Manitoulin Light Horse Club members learn equine first aid

Equine first aid instructor Denise Pisarski of London delivers a course on horse first aid to Island horse enthusiasts at Red Willow Ranch in Manitowaning. photo by Michael Erskine

MANITOWANING—Understanding the basics of equine first aid, how to triage and apply a first response to a horse’s injury is an important part of the care and keeping of horses and ponies. Help can be a long way off if you are out on a trail ride or your horse is some distance from the veterinarian.

Equine first aid instructor Denise Pisarski of London held an equine first aid course at Sylvia Moggy’s Red Willow Ranch on Highway 6 near Manitowaning on Saturday, May 6 for members of the Manitoulin Light Horse Club.

During the course, students discovered the key rules of first aid, to wit: don’t panic; identify the problem, assess the three Bs in priority order, breathing, bleeding and body; implement action such as getting horse and humans out of danger, stop bleeding, minimize shock and take vital signs, contact vet; and then reassess.

The three Cs outline priorities for wounds: clean the wound; clot by applying a pressure pad, keep the horse calm and maintain pressure; and cover, remember to use a sterile wound dressing if you are bandaging to hold some wound gel in place, then bandage appropriately.

Ms. Moggy doesn’t board horses, as such, or run a commercial stable. For her it is all about the love of horses and the club. “I really think this was something that would be good for members of the club,” she said. “Knowing how to provide first aid for your horse is very important and this seemed like a great way to learn.”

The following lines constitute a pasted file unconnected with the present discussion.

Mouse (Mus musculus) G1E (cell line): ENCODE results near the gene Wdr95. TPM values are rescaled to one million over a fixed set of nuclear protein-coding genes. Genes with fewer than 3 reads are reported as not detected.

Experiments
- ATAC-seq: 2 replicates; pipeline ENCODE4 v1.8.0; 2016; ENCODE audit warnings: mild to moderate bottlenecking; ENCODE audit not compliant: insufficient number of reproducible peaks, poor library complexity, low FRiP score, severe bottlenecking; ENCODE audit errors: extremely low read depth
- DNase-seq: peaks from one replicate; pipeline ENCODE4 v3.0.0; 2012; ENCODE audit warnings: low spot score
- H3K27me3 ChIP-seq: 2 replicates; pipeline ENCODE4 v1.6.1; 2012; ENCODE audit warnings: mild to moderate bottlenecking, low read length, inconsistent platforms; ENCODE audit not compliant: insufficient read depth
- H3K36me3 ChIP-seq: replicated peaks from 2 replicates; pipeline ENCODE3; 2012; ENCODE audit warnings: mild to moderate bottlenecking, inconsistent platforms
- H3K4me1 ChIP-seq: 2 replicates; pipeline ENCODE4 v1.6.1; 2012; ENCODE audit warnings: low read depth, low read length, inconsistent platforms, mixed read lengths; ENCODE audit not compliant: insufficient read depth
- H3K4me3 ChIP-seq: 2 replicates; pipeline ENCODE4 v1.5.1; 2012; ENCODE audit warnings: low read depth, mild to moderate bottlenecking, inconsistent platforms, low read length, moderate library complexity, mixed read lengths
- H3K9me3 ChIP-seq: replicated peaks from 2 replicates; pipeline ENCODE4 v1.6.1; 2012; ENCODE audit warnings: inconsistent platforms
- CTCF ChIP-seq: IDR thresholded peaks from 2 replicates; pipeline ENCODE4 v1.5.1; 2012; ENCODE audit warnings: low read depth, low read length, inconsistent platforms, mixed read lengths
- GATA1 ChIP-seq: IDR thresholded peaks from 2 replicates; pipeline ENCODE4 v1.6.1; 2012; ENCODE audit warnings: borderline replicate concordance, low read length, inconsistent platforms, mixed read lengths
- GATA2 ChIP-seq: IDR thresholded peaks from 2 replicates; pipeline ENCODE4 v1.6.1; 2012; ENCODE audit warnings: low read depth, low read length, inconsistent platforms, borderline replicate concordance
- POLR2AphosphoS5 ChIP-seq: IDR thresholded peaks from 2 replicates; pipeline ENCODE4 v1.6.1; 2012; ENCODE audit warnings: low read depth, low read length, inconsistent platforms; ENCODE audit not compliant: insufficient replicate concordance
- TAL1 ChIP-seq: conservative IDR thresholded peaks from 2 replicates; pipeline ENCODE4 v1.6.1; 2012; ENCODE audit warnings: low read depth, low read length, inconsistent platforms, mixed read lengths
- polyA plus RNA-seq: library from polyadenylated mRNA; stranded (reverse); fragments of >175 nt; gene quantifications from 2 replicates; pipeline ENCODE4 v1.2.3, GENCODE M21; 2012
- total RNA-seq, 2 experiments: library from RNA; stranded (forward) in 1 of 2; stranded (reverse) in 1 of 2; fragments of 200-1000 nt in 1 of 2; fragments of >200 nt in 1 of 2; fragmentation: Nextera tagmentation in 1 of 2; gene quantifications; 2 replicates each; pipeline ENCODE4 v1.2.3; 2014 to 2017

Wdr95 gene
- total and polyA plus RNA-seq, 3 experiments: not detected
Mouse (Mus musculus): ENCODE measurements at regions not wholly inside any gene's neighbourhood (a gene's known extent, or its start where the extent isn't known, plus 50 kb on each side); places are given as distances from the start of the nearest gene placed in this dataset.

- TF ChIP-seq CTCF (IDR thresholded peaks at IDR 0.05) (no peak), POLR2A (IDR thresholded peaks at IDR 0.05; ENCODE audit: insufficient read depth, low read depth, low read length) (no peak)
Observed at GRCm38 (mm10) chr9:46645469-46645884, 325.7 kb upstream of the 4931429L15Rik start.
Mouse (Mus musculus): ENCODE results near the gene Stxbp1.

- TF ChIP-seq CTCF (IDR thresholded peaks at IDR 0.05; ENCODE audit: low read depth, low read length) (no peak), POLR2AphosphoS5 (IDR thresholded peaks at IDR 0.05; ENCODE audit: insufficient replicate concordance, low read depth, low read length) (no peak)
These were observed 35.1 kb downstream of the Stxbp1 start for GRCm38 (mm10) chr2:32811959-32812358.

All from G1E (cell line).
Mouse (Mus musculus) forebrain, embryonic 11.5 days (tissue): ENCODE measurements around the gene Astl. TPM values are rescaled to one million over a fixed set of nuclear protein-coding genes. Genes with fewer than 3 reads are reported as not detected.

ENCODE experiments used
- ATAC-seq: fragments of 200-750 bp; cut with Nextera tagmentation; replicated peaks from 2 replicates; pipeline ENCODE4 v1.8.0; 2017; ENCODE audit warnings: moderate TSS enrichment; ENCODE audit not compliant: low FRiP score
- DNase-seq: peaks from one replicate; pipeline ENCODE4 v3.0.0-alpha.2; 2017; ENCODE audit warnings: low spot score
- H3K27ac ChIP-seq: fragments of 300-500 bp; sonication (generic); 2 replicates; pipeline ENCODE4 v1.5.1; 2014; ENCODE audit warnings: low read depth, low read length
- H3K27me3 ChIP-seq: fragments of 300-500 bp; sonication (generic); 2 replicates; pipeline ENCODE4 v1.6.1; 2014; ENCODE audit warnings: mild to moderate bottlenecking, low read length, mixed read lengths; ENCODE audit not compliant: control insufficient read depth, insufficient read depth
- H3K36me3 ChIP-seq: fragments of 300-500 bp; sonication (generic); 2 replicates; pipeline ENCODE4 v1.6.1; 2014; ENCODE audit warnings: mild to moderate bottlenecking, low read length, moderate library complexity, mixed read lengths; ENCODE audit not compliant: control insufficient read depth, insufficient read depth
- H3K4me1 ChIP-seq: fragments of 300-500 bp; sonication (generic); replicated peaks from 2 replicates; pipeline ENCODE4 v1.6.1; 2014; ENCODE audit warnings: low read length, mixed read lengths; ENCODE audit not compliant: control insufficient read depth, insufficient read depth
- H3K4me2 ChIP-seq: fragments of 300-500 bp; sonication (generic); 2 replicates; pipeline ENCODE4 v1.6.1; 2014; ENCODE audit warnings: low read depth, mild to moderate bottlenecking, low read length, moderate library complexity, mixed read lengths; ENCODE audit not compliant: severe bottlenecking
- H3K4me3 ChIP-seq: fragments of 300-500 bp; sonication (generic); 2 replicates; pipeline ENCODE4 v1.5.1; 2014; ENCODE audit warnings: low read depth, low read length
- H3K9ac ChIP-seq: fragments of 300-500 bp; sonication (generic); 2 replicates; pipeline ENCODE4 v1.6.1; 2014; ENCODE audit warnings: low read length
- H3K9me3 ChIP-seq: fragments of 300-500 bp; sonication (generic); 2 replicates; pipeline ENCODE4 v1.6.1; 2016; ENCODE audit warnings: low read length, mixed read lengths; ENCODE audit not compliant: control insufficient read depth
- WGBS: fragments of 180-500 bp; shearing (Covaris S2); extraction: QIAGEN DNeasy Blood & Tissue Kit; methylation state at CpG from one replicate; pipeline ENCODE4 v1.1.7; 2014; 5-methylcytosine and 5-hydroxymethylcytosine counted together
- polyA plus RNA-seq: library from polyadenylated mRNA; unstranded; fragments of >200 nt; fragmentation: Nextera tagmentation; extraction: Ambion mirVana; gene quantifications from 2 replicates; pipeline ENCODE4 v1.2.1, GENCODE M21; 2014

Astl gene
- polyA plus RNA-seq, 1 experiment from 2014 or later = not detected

Ms. Pisarski is a certified Equi-Health Canada first aid instructor. Equi-Health Canada is an international organization dedicated to helping horse owners and lovers improve the health and safety of horses by providing emergency first aid training to individuals, clubs and organizations across Canada and the United States and further. In order to hold the SR certification, an instructor must have at least three years of experience and maintain their certifications each year.

“Equine First Aid is the first available treatment available to a horse before a veterinarian can attend to the animal,” said Ms. Pisarski. “The program was born over a decade ago, with the vision of educating horse owners in emergency first aid and providing quality training and products in this area. Developed by veterinarians in conjunction with farriers, equine chiropractors, equine massage therapists, back country outfitters and numerous other horse experts, the courses and products provided are recognized across the continent and beyond.”

During the course, students learned through both hands-on and in-classroom instruction. A small paddock held several different breeds of horses (palomino, thoroughbred, quarter horse and even a miniature horse). For the classroom instruction, a temporary multimedia classroom was set up within the barn, complete with a well-stocked snack table and a hearty lunch of chili.